To many in the sanctum, he symbolized its grand history of which he kept a meticulous record as an accomplished historian and author of “The Bassaman and the Expansion of the Liberian State, 1847-1912.” He was a man of culture and politics; of great political courage, cultural dignity and traditional responsibility.

The family believes such ethos stems from his humble beginnings. He lived his life never forgetting where he came from. I’m not sure there was a smarter Bassa speaker who ever loved his people and language. His life inspires us in ways that give us hope and light the way forward. 

To his widow Elizabeth, children, and his entire family, we extend our heartfelt condolences. He was as much yours as he was ours, probably his dedication to LIHEDE organization robbed you of a father.

We will, from this moment on, as always, walk this journey with you to the end. Memory will never draw curtail over his good work. May the heavenly angelic host guard him, through his journey, walk beside him all along the way, to direct each footstep to the Ancestral Kingdom.

Reeves then noted to Gbadyu that his voice was the best newscast management had heard. Gbadyu was moved by the praise of management and embarked upon asking all Bassa to rate the quality of his broadcasting. The response to his call generated more than 400 letters, many written in the Bassa Script.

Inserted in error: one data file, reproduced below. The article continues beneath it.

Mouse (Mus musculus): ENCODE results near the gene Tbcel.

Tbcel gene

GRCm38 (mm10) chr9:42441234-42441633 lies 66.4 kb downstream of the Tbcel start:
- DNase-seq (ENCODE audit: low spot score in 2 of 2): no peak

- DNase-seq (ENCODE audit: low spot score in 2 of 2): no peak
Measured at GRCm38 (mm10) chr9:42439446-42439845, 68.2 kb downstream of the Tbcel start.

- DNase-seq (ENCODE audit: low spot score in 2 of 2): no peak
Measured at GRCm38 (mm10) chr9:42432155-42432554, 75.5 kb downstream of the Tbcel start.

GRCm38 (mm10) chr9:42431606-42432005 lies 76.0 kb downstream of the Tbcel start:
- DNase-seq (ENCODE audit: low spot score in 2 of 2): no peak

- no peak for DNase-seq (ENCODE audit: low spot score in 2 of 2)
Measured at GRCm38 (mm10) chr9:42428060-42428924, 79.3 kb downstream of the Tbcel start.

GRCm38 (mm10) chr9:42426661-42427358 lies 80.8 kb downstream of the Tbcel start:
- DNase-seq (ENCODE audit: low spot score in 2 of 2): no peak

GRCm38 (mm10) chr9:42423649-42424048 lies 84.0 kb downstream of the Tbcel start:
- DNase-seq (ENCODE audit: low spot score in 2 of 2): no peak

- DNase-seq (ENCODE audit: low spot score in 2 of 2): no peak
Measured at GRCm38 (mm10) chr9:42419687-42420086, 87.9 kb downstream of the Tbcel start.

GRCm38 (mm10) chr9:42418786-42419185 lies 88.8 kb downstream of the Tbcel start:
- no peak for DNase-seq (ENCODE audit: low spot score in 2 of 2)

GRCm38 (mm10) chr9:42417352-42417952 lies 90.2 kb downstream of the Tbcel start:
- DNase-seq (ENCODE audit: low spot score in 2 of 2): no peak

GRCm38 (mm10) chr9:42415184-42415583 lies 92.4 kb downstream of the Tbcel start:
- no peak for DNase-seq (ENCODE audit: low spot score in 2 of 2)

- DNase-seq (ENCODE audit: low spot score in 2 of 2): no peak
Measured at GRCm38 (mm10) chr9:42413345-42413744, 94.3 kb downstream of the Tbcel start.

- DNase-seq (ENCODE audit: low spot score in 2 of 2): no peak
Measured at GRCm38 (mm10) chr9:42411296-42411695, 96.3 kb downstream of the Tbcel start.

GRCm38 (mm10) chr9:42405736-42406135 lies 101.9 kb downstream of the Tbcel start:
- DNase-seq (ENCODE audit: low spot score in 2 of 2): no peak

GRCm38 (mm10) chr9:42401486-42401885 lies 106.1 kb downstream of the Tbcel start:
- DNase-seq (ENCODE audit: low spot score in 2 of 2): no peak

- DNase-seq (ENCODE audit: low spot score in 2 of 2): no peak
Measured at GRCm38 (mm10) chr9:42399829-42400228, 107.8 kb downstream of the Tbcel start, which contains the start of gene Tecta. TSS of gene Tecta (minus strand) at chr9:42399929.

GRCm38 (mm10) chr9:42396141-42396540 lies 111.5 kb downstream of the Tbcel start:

Faced with the Bassa Script letters and the limited reading knowledge he had of it, Gbadyu was compelled to call James W.M. Nyanakpe and Abba Grogro Karnga, who knew the Ehni Ka Se Fa to help him with the letter translation.

The volume of letters caused them to seek additional help from known Bassa such as Elder Diggs, Bassa Governor Thomas Bestman Neoh, Teatea Gedepoh, Bishop Samuel B.G. Stepeney, Attorney William Cisco, and Richardson Gargar to help with the translation and to provide additional names for the translation.

The coming together of Bassa people for the Bassa Script provided the name BASSA VAH ASSOCIATION (BVA).

The Literary Movement’s first meeting was held July of 1959 in Monrovia at Burning Bush Tabernacle Pentecost Church. It brought together progressive Bassa leaders as Mr. Joseph M.N. Gbadyu, radio personality/ president-elect; Chauncey Karnga—member; Henry Goeh—member; Philip Gaye Gbadyu—member; Andrew F. Gbadyu—member; Abba Karnga—Recording Secretary. 

Later Life and Legacy 

While in the United States, Rev. Gbadyu, the scion of Bassa history, met three Americans who became his friends: Mrs. Rachel Curtis, Monica Whitfield, Mr. Samuel Hawkins, and two Liberians, Mrs. Alma K-Harris Smith and her son Varnie N’jola Karmo, who was born of Bassa and Gola heritage, yet was taught English rather than his own people’s language.